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Drawing on previously unknown primary sources in both Chinese and Russian, Deborah A. Kaple has written a powerful and absorbing account of the model of factory management and organization that the Chinese communists formulated in the 1949-1953 period. She reveals that their "new" management techniques were adapted from Soviet propaganda during the harsh period of Stalin's post-war reconstruction. The idealized Stalinist management system consisted mainly of strict Communist Party control of all aspects of workers' lives, which is the root of such strong Party control over Chinese society today. Dream of a Red Factory is a rare and revealing look at the consolidation rule in China; told through the prism of the development of new "socialist" factories and enterprises. Kaple completely counters the old myth of the "Soviet monolith" in China, and carefully reconstructs how the Chinese communists came to rely on an idealized, propagandistic version of the Soviet model instead.
In this book an international group of scholars examines China's acceptance and ultimate rejection of Soviet models and practices in economic, cultural, social, and other realms.
These papers focus upon the need to update knowledge and understanding of Asian human resource management. A model is included that can be used to make a comparative analysis of HRM in the region and to establish the various levels of change that need to be assessed.
This fascinating book is among the first to examine state workers’ protests against privatization in China. Philion discusses how Chinese state enterprise workers have engaged a discourse of ‘workers democracy’ in the process of struggle with the new social relations of work that are engendered by privatization oriented policies in China today. By the 1990s, this discourse was being deployed by the state in an effort to minimize the social obligations of the Party and enterprise to state workers and to win the latter over to faith in markets. Philion reveals that Chinese workers have recently engaged this discourse in order to do something they never envisioned having to do: fight for what Chinese state socialism had always promised them as the ‘masters of the factory’, namely the right to a job and basic social security.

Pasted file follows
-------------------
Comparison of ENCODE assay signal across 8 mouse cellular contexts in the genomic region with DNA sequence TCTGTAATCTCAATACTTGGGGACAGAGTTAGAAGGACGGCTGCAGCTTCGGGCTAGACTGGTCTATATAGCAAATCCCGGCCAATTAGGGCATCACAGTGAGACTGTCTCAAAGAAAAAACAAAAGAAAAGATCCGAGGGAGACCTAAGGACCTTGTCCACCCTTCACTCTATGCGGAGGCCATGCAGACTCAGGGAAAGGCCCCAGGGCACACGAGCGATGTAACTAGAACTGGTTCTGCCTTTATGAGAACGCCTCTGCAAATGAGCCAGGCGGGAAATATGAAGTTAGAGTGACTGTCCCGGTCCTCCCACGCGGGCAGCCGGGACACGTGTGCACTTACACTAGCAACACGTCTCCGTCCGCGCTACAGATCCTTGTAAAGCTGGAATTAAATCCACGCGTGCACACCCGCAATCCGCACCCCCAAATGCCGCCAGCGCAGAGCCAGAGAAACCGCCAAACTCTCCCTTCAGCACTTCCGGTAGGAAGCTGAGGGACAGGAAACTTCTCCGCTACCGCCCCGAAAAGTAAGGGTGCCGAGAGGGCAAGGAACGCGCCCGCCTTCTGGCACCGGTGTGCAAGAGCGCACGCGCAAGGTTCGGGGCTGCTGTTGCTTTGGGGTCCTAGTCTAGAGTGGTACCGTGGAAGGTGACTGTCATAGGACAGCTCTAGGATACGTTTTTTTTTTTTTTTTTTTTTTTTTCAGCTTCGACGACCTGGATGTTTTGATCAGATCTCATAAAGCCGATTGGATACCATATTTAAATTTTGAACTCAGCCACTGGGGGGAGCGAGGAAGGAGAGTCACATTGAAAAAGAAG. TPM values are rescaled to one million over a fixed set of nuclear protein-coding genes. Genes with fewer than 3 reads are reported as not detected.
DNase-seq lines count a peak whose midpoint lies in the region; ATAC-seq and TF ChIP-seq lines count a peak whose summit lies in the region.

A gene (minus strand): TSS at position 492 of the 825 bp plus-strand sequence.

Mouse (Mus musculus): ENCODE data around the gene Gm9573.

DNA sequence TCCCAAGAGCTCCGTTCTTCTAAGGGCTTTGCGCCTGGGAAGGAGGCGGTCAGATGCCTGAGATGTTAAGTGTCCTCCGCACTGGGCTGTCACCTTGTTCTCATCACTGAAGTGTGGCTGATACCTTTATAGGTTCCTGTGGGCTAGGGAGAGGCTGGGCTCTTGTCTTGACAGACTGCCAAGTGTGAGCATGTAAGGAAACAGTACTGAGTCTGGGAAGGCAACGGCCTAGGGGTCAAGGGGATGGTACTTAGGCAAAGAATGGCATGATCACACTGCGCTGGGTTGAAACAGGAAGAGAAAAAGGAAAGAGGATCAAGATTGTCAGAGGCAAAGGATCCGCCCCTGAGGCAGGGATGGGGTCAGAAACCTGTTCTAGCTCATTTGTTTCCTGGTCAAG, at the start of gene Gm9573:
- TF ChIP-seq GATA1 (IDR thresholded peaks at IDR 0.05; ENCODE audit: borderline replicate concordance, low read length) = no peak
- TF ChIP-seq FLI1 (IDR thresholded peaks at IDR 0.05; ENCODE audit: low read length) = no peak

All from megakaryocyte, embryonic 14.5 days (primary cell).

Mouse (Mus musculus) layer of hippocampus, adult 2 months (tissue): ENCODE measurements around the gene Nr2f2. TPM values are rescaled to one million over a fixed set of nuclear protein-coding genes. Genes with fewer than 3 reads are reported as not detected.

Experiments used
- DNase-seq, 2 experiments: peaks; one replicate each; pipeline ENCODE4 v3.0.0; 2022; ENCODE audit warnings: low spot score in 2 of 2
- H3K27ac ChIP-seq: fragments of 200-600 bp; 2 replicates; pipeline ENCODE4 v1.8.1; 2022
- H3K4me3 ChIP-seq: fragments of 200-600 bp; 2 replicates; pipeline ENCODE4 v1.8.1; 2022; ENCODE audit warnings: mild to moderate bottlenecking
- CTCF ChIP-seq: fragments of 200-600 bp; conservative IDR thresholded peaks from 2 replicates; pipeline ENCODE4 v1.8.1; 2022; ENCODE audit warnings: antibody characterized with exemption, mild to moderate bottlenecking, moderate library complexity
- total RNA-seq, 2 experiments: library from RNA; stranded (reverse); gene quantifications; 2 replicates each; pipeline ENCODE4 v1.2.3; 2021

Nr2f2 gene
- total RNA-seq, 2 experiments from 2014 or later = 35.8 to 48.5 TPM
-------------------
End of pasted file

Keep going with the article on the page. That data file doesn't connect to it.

As China debates its past, how will it define its future? In this work, Horner offers a different interpretation of how China's changed view of its modern historical experience has also changed China's understanding of its long intellectual and cultural tradition.
The most authoritative life of the Chinese leader every written, Mao: The Unknown Story is based on a decade of research, and on interviews with many of Mao’s close circle in China who have never talked before — and with virtually everyone outside China who had significant dealings with him. It is full of startling revelations, exploding the myth of the Long March, and showing a completely unknown Mao: he was not driven by idealism or ideology; his intimate and intricate relationship with Stalin went back to the 1920s, ultimately bringing him to power; he welcomed Japanese occupation of much of China; and he schemed, poisoned, and blackmailed to get his way. After Mao conquered China in 1949, his secret goal was to dominate the world. In chasing this dream he caused the deaths of 38 million people in the greatest famine in history. In all, well over 70 million Chinese perished under Mao’s rule — in peacetime.
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